After watching Mary Reilly, I’d planned to stop watching Jekyll and Hyde-related material unless I go ahead with a film reference book on them. Anything I watch now I’d have to rewatch when I write the book and a lot of films such as Horror High, barely bear watching once. However when I discovered the Tubi streaming service, which I get free through Amazon Prime, has Fantasy Island, I succumbed to the temptation to watch a couple of Stevenson-based episodes (though one is very much an edge case).
Fantasy Island was an anthology show starring Ricardo Montalban as Roark, the enigmatic owner of a fabulous Pacific island vacation resort, with Hervé Villechaize as his right hand, Tattoo. In addition to every possible amenity — gambling casinos, sports, wilderness areas, pools to lounge around — Roark’s special service was catering to guest’s fantasies (my apologies if y’all already know all this). These range from the mundane (a guy wants to live in a version of Three’s Company, rooming with two beautiful women for a week) to the unconventional (a woman wants to fake her death and attend her own funeral) to the paranormal, as in the two here. Various episodes revealed Roark himself is centuries old and possesses considerable supernatural power.
In the first episode (each episode included two plots, but I won’t bother with the other one here), prim, uptight psychologist Dr. Griffin (Rosemary Forsyth) arrives on the island with her sister Jennifer (Maureen McCormack). Griffin works at a halfway house and can’t understand why the girls keep returning to their old, self-destructive lives and bad, dangerous boyfriends. She has the same problem with her sister, whose petty-crook boyfriend Ross (Don Stroud) has made the trip with them.
Roark reveals that Jekyll and Hyde was based on a real case involving Stevenson’s friend Dr. Lanyon (a supporting character in the book) and that he has Lanyon’s formula here. Drinking it turns Griffin into sexy, wild Lila — no makeup as in the Fredric March version, just letting her hair down and putting on a slinky dress.
Lila easily seduces Ross but instead of dumping Ross, Jennifer wants to imitate the bad girl to keep her man. Then it turns out Ross taped his night with Griffin and he threatens to show it to Jennifer, making her realize who Lila really is. Griffin slips into her Lila dress but lacks the oomph her other self put into it; when she tells Ross about the potion he makes her take a much larger dose than safe, resulting in her turning into an ugly harridan who tries to kill him.
Roark intervenes before Griffin becomes a killer. He then tells her her actions sprang from hating men; she admits that her first husband was an abusive brute leading her to reject love and become an emotionally cold figure. Now she realizes the key to dealing with her patients is caring about them; she applies the same warmth to Jennifer and they leave on a happy note.
If the producers thought of Mary Ann and Miss Sophisticate as a Jekyll/Hyde story I doubt they’d have run it a few episodes later (presumably they saw it as an Evil Ventriloquist’s Dummy story, something films have been doing since 1945’s Dead of Night). However it does feel like it deserves a mention.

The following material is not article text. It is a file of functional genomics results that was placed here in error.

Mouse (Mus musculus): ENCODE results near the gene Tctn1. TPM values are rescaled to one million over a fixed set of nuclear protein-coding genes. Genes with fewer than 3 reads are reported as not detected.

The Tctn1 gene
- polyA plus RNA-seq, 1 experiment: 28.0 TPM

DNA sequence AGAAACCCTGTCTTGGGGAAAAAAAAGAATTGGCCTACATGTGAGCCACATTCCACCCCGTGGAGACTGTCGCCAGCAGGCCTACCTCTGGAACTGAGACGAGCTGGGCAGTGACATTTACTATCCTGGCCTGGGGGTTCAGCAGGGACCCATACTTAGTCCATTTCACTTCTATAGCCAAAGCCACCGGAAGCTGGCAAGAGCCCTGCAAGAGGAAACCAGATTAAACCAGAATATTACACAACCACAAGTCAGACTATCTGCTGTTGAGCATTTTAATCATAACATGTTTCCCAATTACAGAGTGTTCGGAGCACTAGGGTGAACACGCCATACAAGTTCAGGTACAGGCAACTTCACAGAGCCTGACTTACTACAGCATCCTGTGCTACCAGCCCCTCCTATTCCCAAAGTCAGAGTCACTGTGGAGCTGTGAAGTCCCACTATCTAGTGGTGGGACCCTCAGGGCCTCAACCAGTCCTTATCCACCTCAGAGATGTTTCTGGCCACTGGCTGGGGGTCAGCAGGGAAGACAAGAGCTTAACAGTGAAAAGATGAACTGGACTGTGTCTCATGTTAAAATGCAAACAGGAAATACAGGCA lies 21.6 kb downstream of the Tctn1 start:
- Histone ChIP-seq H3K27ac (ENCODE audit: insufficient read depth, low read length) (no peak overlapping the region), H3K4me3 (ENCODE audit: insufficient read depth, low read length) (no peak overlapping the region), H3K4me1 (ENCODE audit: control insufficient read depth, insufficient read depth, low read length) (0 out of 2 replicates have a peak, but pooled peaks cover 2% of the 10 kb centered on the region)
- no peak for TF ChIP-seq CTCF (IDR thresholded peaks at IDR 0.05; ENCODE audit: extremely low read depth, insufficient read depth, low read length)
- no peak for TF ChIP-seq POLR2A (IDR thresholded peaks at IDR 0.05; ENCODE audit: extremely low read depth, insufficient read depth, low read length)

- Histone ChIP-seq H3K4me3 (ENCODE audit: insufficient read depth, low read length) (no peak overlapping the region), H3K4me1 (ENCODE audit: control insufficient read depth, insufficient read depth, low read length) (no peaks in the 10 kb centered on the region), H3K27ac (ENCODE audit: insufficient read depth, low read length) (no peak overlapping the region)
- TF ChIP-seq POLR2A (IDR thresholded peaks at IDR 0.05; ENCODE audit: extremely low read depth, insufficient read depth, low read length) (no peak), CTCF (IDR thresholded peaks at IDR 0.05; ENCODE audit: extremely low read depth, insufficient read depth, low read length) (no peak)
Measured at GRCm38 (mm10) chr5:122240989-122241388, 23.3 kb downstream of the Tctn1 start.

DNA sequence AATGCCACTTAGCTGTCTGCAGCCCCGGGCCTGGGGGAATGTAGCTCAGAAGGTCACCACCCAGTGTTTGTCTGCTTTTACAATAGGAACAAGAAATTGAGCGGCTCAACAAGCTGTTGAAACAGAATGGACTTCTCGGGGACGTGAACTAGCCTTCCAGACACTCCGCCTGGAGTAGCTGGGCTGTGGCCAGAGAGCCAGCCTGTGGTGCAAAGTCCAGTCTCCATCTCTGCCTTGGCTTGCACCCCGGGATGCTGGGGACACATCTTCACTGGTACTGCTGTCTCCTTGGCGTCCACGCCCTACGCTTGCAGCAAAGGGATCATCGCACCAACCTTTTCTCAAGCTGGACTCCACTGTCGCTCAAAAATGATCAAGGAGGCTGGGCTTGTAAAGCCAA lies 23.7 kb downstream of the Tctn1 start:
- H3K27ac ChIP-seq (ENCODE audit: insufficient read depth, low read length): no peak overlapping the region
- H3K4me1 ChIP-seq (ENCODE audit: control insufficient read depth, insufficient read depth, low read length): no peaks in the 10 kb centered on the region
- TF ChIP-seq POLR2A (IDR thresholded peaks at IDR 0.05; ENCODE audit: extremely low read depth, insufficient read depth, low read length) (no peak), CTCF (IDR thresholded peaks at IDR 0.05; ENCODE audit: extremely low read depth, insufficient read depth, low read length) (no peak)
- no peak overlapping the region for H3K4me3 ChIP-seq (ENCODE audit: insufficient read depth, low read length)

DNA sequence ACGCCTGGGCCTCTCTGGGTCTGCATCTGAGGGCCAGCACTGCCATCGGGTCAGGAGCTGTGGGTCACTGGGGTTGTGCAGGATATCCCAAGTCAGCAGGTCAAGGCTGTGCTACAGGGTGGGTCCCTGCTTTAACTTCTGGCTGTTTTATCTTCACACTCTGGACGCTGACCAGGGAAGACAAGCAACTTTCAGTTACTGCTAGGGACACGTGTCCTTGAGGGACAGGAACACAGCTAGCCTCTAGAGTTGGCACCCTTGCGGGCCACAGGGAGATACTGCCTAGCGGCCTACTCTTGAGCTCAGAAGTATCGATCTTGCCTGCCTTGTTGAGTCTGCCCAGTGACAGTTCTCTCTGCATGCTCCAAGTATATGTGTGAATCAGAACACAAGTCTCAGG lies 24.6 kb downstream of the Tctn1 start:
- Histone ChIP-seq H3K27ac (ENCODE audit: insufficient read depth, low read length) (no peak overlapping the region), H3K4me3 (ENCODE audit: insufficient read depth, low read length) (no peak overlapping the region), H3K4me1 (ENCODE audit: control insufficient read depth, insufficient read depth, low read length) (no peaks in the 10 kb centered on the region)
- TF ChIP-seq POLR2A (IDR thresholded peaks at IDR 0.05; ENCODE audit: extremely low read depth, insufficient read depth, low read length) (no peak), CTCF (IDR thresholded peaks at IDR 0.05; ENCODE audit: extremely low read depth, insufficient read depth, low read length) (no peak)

Annette Funicello plays Mary Ann, “the world’s most famous ventriloquist” thanks to her puppet Valerie, a shameless gold-digging sexpot (“You don’t marry men for money, silly, you divorce them for money.”). Her fiancé George (Don Galloway) wants to marry her, but as she tells Roark, she’s afraid the Valerie side of her personality is clouding her judgment. For one weekend she wants to expel that part of her personality so that she can, as she sees it, think clearly about what she wants. Roark tells Mary Ann that to do that he’ll have to bring her puppet to life. When he does, Valerie (Maren Jensen) reveals she has zero interest in being repressed again once the weekend ends.
Mary Ann’s initial happiness at being free ends when Valerie bangs her knee on a table and Mary Ann feels it (because Valerie is part of her). Valerie takes great glee in hurting herself, then seduces George (it’s implied he’s reacting to her, unconsciously, as part of his fiancee), forcing Mary Ann to feel every second of it (she and George have not slept together). Valerie puts on a ventriloquist show in an empty room with Mary Ann as her submissive puppet; Roark appears and encourages Mary Ann to fight back. The Good Girl fights the Bad Girl and turns her back into a dummy, then burns it. Free of her dark side, she tells Tattoo she’s marrying George and apparently giving up show business.
Watching the two stories confirms my thinking that where male Hydes are sometimes monsters and usually brutes, female Hydes tend to be sexy. Given the amount of discomfort our society has with female sexuality, that makes a certain amount of sense — a lot of women have to repress their urges and conform — but it also feels like a male fantasy (under every prim librarian there’s a sex volcano ready to burn its way out!). Women repress anger too, but I haven’t seen that as much — though of course, there aren’t that many female Hydes to study.
Both these stories seems uncomfortable with the idea Mary Ann or Griffin might have a bad-girl sexual self lurking inside them. There’s no suggestion Griffin enjoys her Lila persona the way Jekyll enjoyed becoming Hyde; despite what Mary Ann says, she shows no sign of being tempted to walk on the wild side or marry someone with more money than George. The logical ending, to me, would be Mary Ann embracing and attaining balance with her wild side, the way Kirk does with his counterpart in Star Trek: The Enemy Within. Instead, the implication is she’s purged her Valerie side completely and is better off for it. I didn’t think that worked when I first saw it and my view hasn’t changed.
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